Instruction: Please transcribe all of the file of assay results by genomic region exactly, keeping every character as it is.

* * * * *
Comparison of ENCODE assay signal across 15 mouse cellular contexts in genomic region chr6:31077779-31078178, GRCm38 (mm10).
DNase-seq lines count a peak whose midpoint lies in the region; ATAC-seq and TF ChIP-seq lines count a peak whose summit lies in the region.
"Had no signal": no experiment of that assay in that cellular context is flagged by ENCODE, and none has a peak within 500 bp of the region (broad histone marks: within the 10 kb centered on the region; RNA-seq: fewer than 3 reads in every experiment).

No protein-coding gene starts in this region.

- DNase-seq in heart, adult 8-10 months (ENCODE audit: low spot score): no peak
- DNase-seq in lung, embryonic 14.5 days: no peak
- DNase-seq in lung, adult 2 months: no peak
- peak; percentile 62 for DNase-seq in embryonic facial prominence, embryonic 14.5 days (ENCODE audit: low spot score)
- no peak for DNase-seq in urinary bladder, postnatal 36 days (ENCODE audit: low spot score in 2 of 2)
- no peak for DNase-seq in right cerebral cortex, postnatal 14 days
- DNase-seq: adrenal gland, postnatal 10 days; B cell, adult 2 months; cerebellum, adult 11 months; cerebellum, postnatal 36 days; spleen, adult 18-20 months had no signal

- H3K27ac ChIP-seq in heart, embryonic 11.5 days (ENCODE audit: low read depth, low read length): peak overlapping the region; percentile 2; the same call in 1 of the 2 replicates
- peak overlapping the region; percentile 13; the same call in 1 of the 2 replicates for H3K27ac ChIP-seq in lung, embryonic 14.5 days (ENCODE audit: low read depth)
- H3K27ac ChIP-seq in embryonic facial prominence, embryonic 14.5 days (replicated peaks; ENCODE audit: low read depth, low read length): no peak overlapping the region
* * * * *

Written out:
Comparison of ENCODE assay signal across 15 mouse cellular contexts in genomic region chr6:31077779-31078178, GRCm38 (mm10).
DNase-seq lines count a peak whose midpoint lies in the region; ATAC-seq and TF ChIP-seq lines count a peak whose summit lies in the region.
"Had no signal": no experiment of that assay in that cellular context is flagged by ENCODE, and none has a peak within 500 bp of the region (broad histone marks: within the 10 kb centered on the region; RNA-seq: fewer than 3 reads in every experiment).

No protein-coding gene starts in this region.

- DNase-seq in heart, adult 8-10 months (ENCODE audit: low spot score): no peak
- DNase-seq in lung, embryonic 14.5 days: no peak
- DNase-seq in lung, adult 2 months: no peak
- peak; percentile 62 for DNase-seq in embryonic facial prominence, embryonic 14.5 days (ENCODE audit: low spot score)
- no peak for DNase-seq in urinary bladder, postnatal 36 days (ENCODE audit: low spot score in 2 of 2)
- no peak for DNase-seq in right cerebral cortex, postnatal 14 days
- DNase-seq: adrenal gland, postnatal 10 days; B cell, adult 2 months; cerebellum, adult 11 months; cerebellum, postnatal 36 days; spleen, adult 18-20 months had no signal

- H3K27ac ChIP-seq in heart, embryonic 11.5 days (ENCODE audit: low read depth, low read length): peak overlapping the region; percentile 2; the same call in 1 of the 2 replicates
- peak overlapping the region; percentile 13; the same call in 1 of the 2 replicates for H3K27ac ChIP-seq in lung, embryonic 14.5 days (ENCODE audit: low read depth)
- H3K27ac ChIP-seq in embryonic facial prominence, embryonic 14.5 days (replicated peaks; ENCODE audit: low read depth, low read length): no peak overlapping the region